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Posts tagged ‘Labour Party’

On the Labour leadership election

Critics of Labour’s electoral college system should be careful with their logic.

There’s been a lot of commentary about how perverse it is that Andrew Little won the Labour leadership pretty much because of support in the unions. I sympathise, but if that’s why it’s a problem that Mr Little won, it’s worth asking exactly what you want from the voting system.

Here’s the thing: Whenever you grant any person, group or other actor any right to vote, you must accept that there is at least some circumstance in which they can single-handedly change the outcome. If there isn’t, then there’s literally zero—not just negligible—chance of impact from the vote, so why would you bother with it?

So when Labour’s electoral college gives the unions any weight greater than zero, it must expect that a situation like today’s, where a candidate lost the caucus and membership but still won the leadership, is possible. Conversely, if it bothers you that Mr Little basically rode in on union support, then you have to advocate that the unions should have no say in the Labour leadership at all.

Now, to be honest, this is pretty much my position, and I’m sure commentators outraged at how the result was achieved would agree. But this requires more than just the observation that the unions don’t agree with caucus or the membership. The fact that there’s a split in opinion there doesn’t imply that the unions are wrong.

The question of whether the unions should have a say can be answered only by asking what the Labour Party is supposed to be about. The Labour Party has its roots in the trade unions, so it’s not outrageous to suggest that they have a stake in the leadership. History isn’t alone good reason, though. The Labour Party is supposed to be a government-in-waiting (or ideally, a government), and there’s a strong argument that any formalised union influence detracts from that role.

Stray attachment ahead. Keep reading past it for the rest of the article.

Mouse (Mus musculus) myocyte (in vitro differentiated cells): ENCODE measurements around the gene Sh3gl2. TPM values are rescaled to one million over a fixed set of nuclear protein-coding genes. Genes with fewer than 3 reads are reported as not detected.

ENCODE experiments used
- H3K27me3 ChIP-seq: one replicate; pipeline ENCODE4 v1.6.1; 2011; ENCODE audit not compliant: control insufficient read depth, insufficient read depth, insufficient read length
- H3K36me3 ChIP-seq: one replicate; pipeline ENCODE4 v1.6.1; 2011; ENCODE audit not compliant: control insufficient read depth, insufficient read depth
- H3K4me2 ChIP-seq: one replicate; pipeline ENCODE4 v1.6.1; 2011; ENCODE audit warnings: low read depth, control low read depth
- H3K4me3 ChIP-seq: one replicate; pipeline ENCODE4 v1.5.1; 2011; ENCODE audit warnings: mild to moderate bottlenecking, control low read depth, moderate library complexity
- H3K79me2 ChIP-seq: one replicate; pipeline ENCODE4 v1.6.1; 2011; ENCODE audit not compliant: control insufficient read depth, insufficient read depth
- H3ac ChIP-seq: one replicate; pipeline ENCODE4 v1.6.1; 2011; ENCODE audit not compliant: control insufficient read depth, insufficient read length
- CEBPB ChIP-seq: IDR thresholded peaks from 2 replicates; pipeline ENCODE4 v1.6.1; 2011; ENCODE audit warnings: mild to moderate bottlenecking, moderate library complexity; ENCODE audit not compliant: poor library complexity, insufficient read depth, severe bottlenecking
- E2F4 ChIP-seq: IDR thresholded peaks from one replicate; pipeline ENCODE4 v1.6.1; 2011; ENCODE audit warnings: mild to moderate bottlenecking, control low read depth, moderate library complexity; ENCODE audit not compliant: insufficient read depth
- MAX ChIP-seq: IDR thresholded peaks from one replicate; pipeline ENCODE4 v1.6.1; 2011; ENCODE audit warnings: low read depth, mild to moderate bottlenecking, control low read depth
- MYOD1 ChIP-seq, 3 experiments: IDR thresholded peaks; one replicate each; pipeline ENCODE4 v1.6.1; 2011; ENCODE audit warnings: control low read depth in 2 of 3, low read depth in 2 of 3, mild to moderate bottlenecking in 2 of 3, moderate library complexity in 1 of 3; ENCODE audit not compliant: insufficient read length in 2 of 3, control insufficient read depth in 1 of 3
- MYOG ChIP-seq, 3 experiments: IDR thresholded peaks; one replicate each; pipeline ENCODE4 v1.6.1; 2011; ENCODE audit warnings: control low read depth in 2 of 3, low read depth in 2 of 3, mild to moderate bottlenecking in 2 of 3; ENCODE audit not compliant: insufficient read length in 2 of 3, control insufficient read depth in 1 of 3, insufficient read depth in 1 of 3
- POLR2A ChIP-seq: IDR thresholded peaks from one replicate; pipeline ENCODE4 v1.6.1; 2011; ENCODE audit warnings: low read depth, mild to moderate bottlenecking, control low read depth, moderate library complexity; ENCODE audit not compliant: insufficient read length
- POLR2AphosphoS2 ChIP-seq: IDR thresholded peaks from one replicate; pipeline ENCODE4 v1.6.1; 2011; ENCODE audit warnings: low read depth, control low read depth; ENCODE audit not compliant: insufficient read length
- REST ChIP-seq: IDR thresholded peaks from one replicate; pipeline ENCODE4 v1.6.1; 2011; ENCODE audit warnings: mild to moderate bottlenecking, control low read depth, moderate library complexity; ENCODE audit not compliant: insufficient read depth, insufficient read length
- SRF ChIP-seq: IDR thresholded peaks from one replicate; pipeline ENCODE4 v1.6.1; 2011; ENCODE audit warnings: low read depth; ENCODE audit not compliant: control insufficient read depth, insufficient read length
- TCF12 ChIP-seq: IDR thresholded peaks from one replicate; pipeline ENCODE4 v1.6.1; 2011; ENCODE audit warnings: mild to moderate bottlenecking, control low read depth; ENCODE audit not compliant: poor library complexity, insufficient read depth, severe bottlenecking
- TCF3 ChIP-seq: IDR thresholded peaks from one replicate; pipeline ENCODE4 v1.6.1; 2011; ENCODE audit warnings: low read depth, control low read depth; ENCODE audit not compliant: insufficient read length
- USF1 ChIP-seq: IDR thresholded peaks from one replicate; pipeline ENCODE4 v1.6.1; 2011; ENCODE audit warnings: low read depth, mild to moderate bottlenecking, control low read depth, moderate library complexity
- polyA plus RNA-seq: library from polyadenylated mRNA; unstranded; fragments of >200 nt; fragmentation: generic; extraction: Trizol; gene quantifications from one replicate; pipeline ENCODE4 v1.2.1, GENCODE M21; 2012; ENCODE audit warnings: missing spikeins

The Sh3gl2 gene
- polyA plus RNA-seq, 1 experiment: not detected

This all also means that the fact that Mr Little had 76% union support in the final round isn’t part of the argument. If you want to give unions weight, then presumably you’d accept that the stronger one’s support there, the bigger the potential impact it should have on the final outcome. (I suppose you could have a winner-takes-all scheme like America’s Electoral College, but I hope you’ll agree that’s much worse.) People keep pointing to the numbers as if the extent of the union victory has some particular impact on the result’s legitimacy. Yet I bet if the caucus, members and unions were all close, and it was ultimately the unions that got Mr Little over the line, these critics would still all be saying the same thing

The only qualitative argument I can think of is that Mr Little’s support came about because of his former role as a union boss, so the unions were installing “one of their own”. Perhaps it would be better if Labour’s electors tried to be more objective, but presumably the unions were backing Mr Little because they actually thought he’d do a good job. How is the fact that that belief came from prior experience any different to any other support based on prior work someone’s done with a candidate?

The problem isn’t that the numbers fell a certain way. It’s that Labour instituted a leadership system that obsesses so much with itself that it insists accountability to a weird numerical mash-up of three distinct, and often clashing, parts. If we want to leave one part out of it, then use substantive arguments about why the unions shouldn’t matter, not just an observation that they can, and do, sway the result.

The minimum swing needed in the special votes for the Greens to steal that seat

A 4.6-point swing in specials relative to preliminary, about 0.6 points more than my projection, would get the Greens a 14th seat at National’s expense. But even less might be sufficient.

I think a projection, which I posted yesterday, is more useful information that the “minimum required swing” calculations that I did for the 2011 election. But if anyone is interested in knowing exactly what the Greens need to clear the bar, here is that spreadsheet I did in 2011, updated with 2014 data: Required changes in special votes to steal seats, 2014 election.